(PCM) Surprise! Your tea has tiny chewy tapioca pearls at the bottom of it…and they may cause cancer.
Bubble tea is relatively new to the beverage scene, gaining widespread popularity with fans of all ages all across the globe; however, new research suggests that the chewy tapioca pearls at the bottom of the glass may offer more of a surprise than you bargained for.
German researchers from the University Hospital Aachen have discovered traces of PCBs in tapioca ball samples, found in the popular bubble tea drinks. According to the Daily News, the tapioca was taken from an unnamed chain in northwest Germany and originated in Taiwan.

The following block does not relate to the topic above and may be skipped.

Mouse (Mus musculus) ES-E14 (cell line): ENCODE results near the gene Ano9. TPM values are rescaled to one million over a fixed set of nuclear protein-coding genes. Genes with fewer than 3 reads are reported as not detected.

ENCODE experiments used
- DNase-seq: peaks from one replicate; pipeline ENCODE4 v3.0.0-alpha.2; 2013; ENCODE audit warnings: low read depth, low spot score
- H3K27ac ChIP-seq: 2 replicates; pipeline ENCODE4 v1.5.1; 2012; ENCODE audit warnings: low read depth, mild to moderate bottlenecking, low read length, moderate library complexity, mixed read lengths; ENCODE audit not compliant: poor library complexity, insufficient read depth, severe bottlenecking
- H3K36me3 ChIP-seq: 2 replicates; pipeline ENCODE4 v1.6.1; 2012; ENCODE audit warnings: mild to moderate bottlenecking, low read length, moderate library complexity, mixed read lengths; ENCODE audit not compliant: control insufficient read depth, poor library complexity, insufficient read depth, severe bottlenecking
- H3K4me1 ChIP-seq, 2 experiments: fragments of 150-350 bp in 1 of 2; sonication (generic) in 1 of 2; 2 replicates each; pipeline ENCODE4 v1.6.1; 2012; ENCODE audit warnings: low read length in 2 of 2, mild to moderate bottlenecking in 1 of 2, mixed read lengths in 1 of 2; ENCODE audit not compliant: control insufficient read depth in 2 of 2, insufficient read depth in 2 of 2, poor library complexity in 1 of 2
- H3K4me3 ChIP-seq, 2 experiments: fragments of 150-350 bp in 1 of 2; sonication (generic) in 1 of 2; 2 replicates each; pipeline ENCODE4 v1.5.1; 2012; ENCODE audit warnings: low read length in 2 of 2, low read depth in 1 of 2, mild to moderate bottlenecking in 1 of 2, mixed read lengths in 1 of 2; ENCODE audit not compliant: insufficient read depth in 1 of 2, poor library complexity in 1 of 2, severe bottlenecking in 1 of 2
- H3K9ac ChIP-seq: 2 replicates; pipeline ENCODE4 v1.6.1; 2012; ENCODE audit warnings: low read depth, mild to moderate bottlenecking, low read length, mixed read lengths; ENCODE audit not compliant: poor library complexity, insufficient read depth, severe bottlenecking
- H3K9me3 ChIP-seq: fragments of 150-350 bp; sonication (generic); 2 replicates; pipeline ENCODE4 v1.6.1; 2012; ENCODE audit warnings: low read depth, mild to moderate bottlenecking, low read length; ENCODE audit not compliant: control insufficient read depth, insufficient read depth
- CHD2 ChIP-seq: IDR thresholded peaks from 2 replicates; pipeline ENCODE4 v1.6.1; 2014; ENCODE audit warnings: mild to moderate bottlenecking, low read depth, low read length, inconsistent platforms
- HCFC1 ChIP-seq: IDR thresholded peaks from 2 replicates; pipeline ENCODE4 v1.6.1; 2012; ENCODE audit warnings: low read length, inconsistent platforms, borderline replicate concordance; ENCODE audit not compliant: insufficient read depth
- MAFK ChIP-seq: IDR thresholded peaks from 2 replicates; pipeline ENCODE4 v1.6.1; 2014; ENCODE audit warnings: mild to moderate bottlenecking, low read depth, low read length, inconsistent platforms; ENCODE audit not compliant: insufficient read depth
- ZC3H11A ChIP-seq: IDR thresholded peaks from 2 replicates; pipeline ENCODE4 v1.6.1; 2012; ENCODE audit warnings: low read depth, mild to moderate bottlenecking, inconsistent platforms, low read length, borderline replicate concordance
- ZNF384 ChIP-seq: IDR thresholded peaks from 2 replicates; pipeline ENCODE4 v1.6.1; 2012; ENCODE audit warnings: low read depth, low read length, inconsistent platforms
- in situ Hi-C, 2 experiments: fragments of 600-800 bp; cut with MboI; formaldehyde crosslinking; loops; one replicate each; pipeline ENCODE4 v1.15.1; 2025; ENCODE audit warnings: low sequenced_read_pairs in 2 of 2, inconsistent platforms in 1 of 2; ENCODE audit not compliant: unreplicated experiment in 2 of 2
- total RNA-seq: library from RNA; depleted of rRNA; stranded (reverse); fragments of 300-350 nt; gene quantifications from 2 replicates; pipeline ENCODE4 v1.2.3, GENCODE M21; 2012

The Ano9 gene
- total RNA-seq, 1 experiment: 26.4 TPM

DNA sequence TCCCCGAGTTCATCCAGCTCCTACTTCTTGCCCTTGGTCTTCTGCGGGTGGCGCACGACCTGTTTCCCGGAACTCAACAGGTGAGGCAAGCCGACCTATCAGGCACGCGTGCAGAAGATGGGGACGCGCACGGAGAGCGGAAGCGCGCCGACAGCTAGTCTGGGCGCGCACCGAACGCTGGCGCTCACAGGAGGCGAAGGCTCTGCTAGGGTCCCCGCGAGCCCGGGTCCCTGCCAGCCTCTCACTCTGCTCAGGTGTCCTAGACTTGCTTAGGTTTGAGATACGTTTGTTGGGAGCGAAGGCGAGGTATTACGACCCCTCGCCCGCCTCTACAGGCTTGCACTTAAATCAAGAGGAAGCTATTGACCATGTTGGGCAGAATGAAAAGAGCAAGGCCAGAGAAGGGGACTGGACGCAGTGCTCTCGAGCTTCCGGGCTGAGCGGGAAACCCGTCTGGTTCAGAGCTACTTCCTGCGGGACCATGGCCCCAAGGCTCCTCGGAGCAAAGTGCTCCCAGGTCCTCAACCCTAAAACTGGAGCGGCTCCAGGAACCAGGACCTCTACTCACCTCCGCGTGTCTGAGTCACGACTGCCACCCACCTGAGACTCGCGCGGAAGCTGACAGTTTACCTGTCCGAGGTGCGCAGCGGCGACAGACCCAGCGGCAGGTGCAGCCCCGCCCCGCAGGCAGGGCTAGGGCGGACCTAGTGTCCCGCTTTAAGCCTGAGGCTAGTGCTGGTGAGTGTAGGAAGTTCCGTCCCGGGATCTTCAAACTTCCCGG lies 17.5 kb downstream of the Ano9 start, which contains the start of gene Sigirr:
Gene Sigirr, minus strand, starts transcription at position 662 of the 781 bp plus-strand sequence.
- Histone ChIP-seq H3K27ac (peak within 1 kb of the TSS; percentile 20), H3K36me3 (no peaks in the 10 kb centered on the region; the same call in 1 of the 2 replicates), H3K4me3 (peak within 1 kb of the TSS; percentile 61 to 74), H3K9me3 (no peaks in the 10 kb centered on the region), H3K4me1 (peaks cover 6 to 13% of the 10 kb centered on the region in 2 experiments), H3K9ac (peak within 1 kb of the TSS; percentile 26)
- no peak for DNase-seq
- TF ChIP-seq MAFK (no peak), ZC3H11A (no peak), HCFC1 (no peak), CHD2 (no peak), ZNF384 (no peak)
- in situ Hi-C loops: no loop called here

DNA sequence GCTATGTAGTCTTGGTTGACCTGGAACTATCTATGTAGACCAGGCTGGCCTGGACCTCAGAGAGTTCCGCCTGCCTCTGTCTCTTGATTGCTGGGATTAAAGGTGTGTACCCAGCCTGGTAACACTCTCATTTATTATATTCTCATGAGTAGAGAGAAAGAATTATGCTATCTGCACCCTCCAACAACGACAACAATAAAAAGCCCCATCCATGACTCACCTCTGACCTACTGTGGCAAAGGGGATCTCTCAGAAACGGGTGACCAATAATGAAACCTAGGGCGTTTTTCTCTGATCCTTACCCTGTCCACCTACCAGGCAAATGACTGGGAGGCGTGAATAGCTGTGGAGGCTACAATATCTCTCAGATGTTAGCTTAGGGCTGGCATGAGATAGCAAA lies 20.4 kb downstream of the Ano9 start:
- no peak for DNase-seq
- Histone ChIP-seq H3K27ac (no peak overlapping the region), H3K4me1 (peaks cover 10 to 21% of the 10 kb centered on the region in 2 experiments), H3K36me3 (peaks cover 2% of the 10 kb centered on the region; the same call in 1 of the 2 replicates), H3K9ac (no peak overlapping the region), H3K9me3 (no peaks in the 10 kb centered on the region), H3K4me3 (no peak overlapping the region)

PCBs, also known as aspolychlorinated biphenyls, are a carcinogenic chemical shown to cause cancer. They have also been shown to harm the immune system, reproductive system, nervous system, and endocrine system, according to the EPA. The man-made chemical has been banned in the United States, however, they still exist in the environment.
“[What we found] includes in particular styrene, acetophenone, and brominated substances that shouldn’t be in food at all,” reports scientist Manfred Möller, of the Institute of Hygiene and Environmental Medicine at the University Hospital Aachen.
Further research is needed, but you may want to think twice before you order your next tapioca-filled tea.